Responsible sourcing

It is becoming increasingly important for the Group’s stakeholders that the Volvo Group conducts responsible business operations. In dialog with investors, representatives of affiliated organizations, financiers, customers, employees, etc., expectations of Volvo are expressed. Several requested that the Group must assume responsibility not only for its own operations but also for issues pertaining to suppliers’ efforts concerning social, environmental and business ethics. The Volvo Group endeavors to assume responsibility by placing demands on its suppliers.

The Volvo Group’s CSR program (Corporate Social Responsibility) for suppliers aims at developing working conditions and environmental performance with suppliers that do not already comply with the Group’s demands, by monitoring, communicating and training them. Since 1996, Volvo has placed demands on suppliers’ environmental performance and in 2006, social and business ethics requirements were introduced. In 2008, the Volvo Group introduced a paragraph in agreements with new suppliers, which pledges them to comply with the policies in the Group’s Code of Conduct. In October 2009, the new Groupwide CSR program for suppliers was launched. This means that there is now a joint process for the evaluation of potential suppliers, as well as to monitor current suppliers. During 2010, Volvo worked on evaluating the processes’ efficiency and this will be used as the basis for the way in which the CSR program will develop in the future.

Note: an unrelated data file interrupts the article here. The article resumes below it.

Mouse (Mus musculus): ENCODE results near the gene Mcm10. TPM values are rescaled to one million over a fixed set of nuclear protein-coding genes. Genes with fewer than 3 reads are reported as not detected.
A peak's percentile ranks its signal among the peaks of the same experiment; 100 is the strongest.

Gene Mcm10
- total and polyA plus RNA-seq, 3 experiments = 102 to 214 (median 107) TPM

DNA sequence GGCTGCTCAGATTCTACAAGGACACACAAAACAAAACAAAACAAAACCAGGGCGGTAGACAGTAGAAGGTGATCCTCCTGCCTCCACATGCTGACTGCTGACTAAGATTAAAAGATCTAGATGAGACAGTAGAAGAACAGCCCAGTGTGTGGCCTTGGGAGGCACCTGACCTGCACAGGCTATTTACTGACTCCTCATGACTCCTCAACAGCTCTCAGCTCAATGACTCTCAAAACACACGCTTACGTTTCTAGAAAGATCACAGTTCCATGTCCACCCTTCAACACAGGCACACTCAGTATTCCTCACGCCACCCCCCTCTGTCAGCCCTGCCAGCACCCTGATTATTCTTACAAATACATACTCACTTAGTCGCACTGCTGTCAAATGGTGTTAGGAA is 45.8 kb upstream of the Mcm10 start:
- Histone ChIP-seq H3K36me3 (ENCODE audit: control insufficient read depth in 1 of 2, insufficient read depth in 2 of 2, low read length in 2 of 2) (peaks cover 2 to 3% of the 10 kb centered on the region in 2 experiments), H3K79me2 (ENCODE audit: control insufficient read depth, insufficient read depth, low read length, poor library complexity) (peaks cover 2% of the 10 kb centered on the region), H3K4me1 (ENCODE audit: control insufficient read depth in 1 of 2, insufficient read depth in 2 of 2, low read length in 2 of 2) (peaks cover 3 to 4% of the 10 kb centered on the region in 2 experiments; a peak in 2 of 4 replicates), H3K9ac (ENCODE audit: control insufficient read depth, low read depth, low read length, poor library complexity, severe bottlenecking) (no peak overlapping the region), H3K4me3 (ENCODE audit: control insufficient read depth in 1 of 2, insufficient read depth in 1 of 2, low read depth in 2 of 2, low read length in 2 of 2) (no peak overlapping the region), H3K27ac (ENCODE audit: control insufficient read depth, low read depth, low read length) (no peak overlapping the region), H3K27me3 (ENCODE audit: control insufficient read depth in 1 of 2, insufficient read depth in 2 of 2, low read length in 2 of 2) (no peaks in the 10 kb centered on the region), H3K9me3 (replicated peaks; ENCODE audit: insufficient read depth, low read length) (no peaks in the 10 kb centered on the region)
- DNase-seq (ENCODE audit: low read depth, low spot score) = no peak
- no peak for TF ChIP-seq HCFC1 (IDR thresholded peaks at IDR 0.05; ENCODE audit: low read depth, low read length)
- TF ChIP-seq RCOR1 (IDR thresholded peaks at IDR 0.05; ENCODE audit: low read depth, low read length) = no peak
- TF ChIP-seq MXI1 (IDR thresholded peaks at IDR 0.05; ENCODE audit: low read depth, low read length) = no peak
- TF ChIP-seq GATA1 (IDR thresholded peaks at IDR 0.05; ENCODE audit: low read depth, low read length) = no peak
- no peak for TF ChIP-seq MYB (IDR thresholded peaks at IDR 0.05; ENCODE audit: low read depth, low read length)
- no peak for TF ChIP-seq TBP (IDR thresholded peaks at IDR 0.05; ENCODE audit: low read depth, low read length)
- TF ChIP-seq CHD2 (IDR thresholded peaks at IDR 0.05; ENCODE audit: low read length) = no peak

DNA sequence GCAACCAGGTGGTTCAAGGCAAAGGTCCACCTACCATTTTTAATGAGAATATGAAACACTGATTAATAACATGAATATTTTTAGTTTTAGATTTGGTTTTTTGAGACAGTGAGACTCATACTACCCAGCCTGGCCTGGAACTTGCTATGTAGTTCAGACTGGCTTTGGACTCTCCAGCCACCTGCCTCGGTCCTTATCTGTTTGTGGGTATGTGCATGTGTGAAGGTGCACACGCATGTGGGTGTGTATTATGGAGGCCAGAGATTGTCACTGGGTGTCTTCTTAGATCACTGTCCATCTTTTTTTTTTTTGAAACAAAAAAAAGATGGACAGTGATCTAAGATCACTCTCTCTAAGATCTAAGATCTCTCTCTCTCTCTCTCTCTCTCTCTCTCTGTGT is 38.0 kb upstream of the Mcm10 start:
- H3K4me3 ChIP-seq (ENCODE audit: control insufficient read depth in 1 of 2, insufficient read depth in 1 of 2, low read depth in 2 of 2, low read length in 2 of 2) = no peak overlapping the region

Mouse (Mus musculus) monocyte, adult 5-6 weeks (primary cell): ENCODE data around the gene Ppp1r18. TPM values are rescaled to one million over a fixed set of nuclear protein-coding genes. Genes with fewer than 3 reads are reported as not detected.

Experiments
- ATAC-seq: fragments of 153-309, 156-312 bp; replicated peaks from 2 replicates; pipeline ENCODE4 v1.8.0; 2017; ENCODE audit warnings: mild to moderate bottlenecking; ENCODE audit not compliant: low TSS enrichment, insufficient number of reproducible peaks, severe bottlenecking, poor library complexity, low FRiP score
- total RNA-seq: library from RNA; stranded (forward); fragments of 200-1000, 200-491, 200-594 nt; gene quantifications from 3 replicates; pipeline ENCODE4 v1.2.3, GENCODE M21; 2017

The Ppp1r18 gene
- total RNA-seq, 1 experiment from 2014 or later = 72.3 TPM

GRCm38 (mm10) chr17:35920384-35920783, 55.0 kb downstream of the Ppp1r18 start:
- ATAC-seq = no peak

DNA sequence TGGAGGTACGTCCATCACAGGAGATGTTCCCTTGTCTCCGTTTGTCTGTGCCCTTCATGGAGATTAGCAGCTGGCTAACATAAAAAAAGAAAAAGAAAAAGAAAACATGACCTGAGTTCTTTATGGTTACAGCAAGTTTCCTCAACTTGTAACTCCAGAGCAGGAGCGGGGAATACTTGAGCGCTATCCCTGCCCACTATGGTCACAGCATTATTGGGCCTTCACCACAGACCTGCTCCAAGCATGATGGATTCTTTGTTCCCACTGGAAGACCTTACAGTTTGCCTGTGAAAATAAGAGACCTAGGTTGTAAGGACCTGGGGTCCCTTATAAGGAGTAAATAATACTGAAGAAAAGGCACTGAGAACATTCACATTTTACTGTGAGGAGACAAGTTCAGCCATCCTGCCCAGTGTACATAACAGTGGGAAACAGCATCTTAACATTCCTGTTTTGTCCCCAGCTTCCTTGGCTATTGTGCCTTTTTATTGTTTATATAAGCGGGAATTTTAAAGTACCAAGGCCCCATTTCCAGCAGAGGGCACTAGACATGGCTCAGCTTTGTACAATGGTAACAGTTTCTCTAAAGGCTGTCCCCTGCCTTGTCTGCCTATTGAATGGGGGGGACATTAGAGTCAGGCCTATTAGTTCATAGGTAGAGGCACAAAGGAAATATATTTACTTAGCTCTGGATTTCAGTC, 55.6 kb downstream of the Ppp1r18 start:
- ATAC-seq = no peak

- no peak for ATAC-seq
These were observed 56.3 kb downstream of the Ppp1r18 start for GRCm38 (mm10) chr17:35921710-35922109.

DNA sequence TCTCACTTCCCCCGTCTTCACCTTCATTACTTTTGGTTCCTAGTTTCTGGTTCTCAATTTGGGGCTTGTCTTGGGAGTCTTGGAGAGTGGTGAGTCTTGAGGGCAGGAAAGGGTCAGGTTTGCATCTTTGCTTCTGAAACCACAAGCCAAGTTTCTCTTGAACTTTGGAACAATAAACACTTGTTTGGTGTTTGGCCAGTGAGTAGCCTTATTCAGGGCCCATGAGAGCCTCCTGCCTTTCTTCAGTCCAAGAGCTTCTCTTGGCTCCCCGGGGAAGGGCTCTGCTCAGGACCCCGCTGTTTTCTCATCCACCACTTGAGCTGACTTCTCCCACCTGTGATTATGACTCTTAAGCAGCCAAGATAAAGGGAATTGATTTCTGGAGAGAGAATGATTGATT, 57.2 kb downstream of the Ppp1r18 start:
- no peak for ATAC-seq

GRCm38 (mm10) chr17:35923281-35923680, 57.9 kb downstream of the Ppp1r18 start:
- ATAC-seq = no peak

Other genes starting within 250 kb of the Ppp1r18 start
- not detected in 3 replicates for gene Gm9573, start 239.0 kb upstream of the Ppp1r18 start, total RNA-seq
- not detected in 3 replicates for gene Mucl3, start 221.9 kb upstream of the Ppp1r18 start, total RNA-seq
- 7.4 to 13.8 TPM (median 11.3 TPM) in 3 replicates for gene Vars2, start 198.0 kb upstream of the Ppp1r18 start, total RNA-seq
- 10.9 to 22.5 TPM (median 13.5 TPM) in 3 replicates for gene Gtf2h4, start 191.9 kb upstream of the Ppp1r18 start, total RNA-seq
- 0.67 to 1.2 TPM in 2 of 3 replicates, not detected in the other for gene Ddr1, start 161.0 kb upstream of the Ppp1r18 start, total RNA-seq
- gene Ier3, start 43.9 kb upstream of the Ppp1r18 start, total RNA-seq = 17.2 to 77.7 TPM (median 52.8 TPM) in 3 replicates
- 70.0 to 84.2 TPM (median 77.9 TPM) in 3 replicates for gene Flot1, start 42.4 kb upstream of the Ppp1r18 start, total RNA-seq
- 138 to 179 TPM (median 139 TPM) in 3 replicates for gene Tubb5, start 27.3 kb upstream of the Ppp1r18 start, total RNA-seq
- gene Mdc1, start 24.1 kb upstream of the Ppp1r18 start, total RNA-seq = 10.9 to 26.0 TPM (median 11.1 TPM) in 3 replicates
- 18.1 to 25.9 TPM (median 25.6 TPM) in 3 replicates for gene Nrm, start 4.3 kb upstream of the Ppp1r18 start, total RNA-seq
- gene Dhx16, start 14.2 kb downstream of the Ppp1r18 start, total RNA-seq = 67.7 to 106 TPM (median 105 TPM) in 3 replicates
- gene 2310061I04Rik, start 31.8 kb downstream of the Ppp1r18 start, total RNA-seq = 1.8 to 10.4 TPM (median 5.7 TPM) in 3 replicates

Approximately 35,000 companies deliver products and services to the Volvo Group. Of these, about 6,000 deliver direct material, i.e. material that is used in the products. Currently, the control group for responsible purchasing is focusing on existing suppliers in countries that have challenges in terms of non-compliance with legislation within work environment, human rights and business ethics. 

We monitor suppliers’ CSR performance by evaluation. During the 15 months of the program, approximately 1,500 suppliers of direct material were audited and of these, 59% complied with the requirements. The absolutely most common reason for non-compliance with the requirements is that the suppliers did not pass on the requirements of the Volvo Group to their own suppliers.